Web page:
Andy Murray will consider playing doubles at Wimbledon
Tennis star reveals he is now pain free following second operation on troubled hip.
Andy Murray said it is "unlikely" he will play singles at Wimbledon but talked up the prospect of competing in the doubles this summer.
Following the Australian Open, the Scot announced he was considering retiring from the sport due to the debilitating hip injury which marred his 2018 season.
But, on Wednesday, Murray revealed the make-or-break hip surgery he underwent at the end of January has proven successful and he is now keen to continue his career.
Despite now being pain-free, the two-time champion at the All England Club was quick to play down the prospects of a fast return to singles action.
Murray said: "In terms of singles I would say it is unlikely.
"But in doubles, Bob Bryan - one of the best doubles players in the world - came back after the same operation after five-and-a-half months and reached the quarter-finals of the Australian Open and then won a tournament a couple of weeks later.
"It's not completely unreasonable I could come back and play doubles because he has done it and done it to a high level.
"I feel I am doing everything I can rehab wise so it is possible I could play doubles.
"I would say it is very likely I could do that - whether I would want to or not, I'm not sure.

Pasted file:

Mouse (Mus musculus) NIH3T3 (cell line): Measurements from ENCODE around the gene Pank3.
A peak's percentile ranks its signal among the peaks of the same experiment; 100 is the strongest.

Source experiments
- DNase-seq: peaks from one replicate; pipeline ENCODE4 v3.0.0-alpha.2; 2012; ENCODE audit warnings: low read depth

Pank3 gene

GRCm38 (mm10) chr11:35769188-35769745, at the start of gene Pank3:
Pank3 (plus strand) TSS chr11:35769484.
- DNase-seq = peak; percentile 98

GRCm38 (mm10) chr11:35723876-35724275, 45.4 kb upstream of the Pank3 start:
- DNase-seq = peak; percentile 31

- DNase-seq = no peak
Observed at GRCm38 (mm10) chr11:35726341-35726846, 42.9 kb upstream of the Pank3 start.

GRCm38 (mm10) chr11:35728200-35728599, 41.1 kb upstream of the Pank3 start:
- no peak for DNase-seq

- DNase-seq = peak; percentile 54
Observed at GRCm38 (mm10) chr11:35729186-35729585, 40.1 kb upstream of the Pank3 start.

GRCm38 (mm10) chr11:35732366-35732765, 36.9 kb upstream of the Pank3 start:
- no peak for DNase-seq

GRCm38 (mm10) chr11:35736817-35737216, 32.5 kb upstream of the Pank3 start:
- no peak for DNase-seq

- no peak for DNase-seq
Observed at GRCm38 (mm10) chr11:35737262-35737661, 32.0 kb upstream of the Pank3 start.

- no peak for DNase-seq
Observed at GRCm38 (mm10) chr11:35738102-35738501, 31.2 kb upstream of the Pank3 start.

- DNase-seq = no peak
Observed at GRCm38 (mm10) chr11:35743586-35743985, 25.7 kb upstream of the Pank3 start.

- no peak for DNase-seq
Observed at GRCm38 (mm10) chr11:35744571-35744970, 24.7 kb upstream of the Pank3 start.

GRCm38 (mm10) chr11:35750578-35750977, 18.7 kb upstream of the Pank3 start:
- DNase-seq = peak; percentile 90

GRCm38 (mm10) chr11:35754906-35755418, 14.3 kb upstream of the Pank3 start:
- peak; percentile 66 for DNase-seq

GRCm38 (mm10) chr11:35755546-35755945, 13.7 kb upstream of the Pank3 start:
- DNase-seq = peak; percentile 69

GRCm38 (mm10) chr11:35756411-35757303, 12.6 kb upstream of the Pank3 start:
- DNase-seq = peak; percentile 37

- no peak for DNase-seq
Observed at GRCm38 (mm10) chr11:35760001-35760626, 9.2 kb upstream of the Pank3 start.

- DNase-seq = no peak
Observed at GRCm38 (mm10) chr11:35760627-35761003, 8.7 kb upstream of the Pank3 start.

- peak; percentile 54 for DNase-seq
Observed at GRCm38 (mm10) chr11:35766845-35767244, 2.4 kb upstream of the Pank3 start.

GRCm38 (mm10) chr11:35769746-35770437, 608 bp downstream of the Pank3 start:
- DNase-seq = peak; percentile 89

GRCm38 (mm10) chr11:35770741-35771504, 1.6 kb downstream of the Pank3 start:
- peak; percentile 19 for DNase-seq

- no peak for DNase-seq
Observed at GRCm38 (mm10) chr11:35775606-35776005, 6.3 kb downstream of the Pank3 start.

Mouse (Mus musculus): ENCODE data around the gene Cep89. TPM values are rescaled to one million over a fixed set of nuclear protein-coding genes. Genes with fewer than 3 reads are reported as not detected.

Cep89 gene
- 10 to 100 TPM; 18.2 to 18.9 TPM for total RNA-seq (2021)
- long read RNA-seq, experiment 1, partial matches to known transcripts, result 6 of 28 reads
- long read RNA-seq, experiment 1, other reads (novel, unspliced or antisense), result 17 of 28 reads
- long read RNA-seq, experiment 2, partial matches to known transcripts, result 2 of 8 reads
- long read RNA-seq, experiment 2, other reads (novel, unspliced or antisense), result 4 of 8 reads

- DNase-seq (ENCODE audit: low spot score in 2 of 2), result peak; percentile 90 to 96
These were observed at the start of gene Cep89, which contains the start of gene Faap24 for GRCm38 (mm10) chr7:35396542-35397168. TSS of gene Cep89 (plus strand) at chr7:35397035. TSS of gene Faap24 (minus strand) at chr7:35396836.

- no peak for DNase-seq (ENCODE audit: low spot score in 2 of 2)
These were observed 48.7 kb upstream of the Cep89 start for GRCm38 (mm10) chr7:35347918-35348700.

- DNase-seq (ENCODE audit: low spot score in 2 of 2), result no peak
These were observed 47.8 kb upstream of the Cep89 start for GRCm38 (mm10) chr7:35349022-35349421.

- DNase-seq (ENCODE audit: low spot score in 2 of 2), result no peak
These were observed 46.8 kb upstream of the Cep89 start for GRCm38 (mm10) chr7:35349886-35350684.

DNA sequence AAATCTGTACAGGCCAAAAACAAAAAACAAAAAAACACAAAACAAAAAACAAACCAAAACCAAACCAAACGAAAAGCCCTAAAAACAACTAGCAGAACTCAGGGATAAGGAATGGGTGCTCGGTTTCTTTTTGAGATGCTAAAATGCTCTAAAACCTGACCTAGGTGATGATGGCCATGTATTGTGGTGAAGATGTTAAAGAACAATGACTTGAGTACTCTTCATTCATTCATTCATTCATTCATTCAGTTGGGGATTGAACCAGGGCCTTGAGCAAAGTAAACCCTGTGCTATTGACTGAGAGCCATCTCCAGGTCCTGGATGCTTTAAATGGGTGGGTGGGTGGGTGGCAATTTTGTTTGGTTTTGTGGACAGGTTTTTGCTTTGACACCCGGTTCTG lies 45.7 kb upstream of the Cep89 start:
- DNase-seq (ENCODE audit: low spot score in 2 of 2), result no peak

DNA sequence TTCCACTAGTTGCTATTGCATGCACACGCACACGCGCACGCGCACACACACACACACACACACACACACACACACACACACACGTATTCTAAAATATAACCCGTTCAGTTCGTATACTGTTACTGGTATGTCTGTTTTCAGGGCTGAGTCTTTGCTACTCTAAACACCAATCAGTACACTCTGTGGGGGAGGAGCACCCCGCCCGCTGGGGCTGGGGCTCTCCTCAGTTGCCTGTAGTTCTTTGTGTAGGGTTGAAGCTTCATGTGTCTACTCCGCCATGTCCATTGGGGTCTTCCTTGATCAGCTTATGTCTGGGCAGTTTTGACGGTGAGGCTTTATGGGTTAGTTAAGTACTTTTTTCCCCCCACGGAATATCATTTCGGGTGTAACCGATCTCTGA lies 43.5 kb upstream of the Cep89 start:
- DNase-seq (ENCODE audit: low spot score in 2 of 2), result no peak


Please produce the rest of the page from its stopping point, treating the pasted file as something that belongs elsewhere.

"In terms of singles, the chances are quite a bit lower because it is much tougher on the body.
"I'll know more about that though around the four-month mark once I am allowed to start running around again."
Twice considered retirement
Murray said he twice considered calling it quits during his career due to the overwhelming pain caused by his hip injury.
The former world number one said he was now in a much happier place, however, after going under the knife.
He added: "Rehab has been intense but it has been good because I am seeing results.
"I am not in pain anymore in my hip joint, that feels much better.
"I am really happy with where I am at just now.
"I don't know what the outcome of the operation is going to be.
"Whether it allows me to play high-level tennis again, I don't know the answer to that.
"I was in a lot of discomfort at the Australian Open and competed quite well over five sets against a guy who made the quarter-finals with quite little practice, so there is hope there.
"But if I'm not able to play again, I'd be OK with that because I feel much happier within myself now."